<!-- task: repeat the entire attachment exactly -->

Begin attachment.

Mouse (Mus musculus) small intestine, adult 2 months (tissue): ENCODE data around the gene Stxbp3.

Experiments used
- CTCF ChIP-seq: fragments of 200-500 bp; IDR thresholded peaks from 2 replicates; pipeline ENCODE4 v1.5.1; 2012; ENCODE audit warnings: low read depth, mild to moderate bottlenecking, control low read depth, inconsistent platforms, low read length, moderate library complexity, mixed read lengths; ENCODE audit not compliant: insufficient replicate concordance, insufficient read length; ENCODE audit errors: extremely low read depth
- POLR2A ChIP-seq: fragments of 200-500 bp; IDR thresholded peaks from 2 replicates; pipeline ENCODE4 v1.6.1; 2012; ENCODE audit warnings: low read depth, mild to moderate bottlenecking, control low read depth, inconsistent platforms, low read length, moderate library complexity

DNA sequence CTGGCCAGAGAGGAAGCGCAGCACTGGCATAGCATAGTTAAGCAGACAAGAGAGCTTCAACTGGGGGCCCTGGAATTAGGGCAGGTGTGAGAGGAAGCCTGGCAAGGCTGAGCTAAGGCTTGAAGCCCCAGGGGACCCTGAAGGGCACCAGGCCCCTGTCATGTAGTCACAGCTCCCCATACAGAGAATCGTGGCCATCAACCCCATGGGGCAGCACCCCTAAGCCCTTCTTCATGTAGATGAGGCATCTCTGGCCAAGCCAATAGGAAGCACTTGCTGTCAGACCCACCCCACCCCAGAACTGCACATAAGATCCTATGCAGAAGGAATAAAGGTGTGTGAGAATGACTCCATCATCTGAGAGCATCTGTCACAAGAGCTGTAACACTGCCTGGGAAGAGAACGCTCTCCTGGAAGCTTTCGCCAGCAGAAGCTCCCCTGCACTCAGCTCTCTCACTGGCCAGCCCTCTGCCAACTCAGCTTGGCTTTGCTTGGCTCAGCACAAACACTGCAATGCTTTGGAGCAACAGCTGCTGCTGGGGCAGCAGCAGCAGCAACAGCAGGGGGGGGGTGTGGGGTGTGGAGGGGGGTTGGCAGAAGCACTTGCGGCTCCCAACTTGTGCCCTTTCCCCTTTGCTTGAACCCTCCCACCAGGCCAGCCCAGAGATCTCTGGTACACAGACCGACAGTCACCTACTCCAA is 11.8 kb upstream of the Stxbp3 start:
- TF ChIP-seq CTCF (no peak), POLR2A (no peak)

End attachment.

Mouse (Mus musculus) small intestine, adult 2 months (tissue): ENCODE data around the gene Stxbp3.

Experiments used
- CTCF ChIP-seq: fragments of 200-500 bp; IDR thresholded peaks from 2 replicates; pipeline ENCODE4 v1.5.1; 2012; ENCODE audit warnings: low read depth, mild to moderate bottlenecking, control low read depth, inconsistent platforms, low read length, moderate library complexity, mixed read lengths; ENCODE audit not compliant: insufficient replicate concordance, insufficient read length; ENCODE audit errors: extremely low read depth
- POLR2A ChIP-seq: fragments of 200-500 bp; IDR thresholded peaks from 2 replicates; pipeline ENCODE4 v1.6.1; 2012; ENCODE audit warnings: low read depth, mild to moderate bottlenecking, control low read depth, inconsistent platforms, low read length, moderate library complexity

DNA sequence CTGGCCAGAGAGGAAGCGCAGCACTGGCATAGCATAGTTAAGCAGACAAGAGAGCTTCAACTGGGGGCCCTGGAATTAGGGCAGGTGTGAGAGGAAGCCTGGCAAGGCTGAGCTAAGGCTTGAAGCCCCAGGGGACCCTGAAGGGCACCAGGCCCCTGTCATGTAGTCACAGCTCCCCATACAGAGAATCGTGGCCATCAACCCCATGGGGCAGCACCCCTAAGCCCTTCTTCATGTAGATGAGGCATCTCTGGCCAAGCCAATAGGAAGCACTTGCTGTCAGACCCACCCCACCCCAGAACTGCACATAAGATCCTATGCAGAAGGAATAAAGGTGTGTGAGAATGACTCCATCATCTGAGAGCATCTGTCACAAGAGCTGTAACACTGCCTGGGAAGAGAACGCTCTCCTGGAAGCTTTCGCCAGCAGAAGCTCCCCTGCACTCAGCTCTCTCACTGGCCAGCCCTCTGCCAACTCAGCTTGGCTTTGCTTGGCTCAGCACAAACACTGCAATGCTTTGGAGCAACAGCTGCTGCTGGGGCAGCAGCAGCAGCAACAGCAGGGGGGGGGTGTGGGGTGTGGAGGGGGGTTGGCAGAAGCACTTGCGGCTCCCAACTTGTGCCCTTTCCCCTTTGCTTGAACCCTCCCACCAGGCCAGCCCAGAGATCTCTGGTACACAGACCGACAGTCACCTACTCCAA is 11.8 kb upstream of the Stxbp3 start:
- TF ChIP-seq CTCF (no peak), POLR2A (no peak)